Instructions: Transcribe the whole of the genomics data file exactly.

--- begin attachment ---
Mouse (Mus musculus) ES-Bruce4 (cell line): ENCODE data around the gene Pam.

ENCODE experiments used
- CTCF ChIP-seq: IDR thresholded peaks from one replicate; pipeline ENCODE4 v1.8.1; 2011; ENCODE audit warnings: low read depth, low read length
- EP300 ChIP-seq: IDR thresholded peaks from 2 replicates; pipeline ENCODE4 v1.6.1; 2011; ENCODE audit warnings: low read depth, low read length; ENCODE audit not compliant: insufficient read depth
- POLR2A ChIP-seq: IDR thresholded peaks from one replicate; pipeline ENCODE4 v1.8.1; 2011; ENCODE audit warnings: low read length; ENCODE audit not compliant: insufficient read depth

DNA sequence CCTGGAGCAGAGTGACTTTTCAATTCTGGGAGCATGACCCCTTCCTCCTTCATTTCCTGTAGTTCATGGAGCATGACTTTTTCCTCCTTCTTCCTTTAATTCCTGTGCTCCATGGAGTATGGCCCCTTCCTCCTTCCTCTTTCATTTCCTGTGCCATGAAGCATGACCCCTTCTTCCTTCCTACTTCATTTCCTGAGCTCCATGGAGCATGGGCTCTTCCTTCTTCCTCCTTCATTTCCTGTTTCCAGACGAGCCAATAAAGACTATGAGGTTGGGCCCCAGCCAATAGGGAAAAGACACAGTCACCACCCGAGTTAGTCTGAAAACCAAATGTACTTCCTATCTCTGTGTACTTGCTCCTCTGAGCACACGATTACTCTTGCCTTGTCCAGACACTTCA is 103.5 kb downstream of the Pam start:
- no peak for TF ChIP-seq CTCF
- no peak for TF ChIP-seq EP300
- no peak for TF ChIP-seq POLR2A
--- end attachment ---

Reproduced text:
Mouse (Mus musculus) ES-Bruce4 (cell line): ENCODE data around the gene Pam.

ENCODE experiments used
- CTCF ChIP-seq: IDR thresholded peaks from one replicate; pipeline ENCODE4 v1.8.1; 2011; ENCODE audit warnings: low read depth, low read length
- EP300 ChIP-seq: IDR thresholded peaks from 2 replicates; pipeline ENCODE4 v1.6.1; 2011; ENCODE audit warnings: low read depth, low read length; ENCODE audit not compliant: insufficient read depth
- POLR2A ChIP-seq: IDR thresholded peaks from one replicate; pipeline ENCODE4 v1.8.1; 2011; ENCODE audit warnings: low read length; ENCODE audit not compliant: insufficient read depth

DNA sequence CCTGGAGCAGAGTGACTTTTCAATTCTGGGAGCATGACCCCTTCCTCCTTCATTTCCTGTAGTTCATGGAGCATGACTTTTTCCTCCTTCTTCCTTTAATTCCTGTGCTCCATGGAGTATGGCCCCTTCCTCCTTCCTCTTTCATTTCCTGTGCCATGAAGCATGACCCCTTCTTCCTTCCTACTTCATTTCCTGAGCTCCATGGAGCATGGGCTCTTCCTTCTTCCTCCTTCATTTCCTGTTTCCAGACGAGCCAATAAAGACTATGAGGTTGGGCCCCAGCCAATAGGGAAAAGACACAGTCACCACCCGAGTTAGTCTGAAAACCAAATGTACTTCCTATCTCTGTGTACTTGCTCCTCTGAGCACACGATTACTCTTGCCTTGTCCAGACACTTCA is 103.5 kb downstream of the Pam start:
- no peak for TF ChIP-seq CTCF
- no peak for TF ChIP-seq EP300
- no peak for TF ChIP-seq POLR2A